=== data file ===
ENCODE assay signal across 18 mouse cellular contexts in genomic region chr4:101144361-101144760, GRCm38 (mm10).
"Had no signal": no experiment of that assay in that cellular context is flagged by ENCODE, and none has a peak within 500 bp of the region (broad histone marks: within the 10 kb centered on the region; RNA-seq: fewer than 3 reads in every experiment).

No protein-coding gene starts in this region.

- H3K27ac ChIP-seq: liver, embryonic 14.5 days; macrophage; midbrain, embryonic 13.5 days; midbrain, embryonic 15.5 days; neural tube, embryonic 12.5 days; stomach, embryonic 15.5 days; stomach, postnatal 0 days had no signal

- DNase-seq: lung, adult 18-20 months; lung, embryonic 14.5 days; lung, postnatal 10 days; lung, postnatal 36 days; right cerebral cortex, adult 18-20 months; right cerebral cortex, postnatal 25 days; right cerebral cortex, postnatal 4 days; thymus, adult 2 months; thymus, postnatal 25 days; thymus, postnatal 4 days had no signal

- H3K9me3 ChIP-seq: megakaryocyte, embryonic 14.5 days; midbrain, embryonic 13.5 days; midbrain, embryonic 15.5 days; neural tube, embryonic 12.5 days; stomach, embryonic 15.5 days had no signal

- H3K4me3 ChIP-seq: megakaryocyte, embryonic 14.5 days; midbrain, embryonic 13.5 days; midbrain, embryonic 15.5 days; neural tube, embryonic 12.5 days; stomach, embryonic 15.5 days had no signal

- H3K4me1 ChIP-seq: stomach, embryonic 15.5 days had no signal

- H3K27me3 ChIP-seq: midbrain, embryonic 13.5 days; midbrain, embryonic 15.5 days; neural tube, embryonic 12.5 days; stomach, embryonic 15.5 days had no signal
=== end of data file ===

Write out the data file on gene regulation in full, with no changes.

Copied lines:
ENCODE assay signal across 18 mouse cellular contexts in genomic region chr4:101144361-101144760, GRCm38 (mm10).
"Had no signal": no experiment of that assay in that cellular context is flagged by ENCODE, and none has a peak within 500 bp of the region (broad histone marks: within the 10 kb centered on the region; RNA-seq: fewer than 3 reads in every experiment).

No protein-coding gene starts in this region.

- H3K27ac ChIP-seq: liver, embryonic 14.5 days; macrophage; midbrain, embryonic 13.5 days; midbrain, embryonic 15.5 days; neural tube, embryonic 12.5 days; stomach, embryonic 15.5 days; stomach, postnatal 0 days had no signal

- DNase-seq: lung, adult 18-20 months; lung, embryonic 14.5 days; lung, postnatal 10 days; lung, postnatal 36 days; right cerebral cortex, adult 18-20 months; right cerebral cortex, postnatal 25 days; right cerebral cortex, postnatal 4 days; thymus, adult 2 months; thymus, postnatal 25 days; thymus, postnatal 4 days had no signal

- H3K9me3 ChIP-seq: megakaryocyte, embryonic 14.5 days; midbrain, embryonic 13.5 days; midbrain, embryonic 15.5 days; neural tube, embryonic 12.5 days; stomach, embryonic 15.5 days had no signal

- H3K4me3 ChIP-seq: megakaryocyte, embryonic 14.5 days; midbrain, embryonic 13.5 days; midbrain, embryonic 15.5 days; neural tube, embryonic 12.5 days; stomach, embryonic 15.5 days had no signal

- H3K4me1 ChIP-seq: stomach, embryonic 15.5 days had no signal

- H3K27me3 ChIP-seq: midbrain, embryonic 13.5 days; midbrain, embryonic 15.5 days; neural tube, embryonic 12.5 days; stomach, embryonic 15.5 days had no signal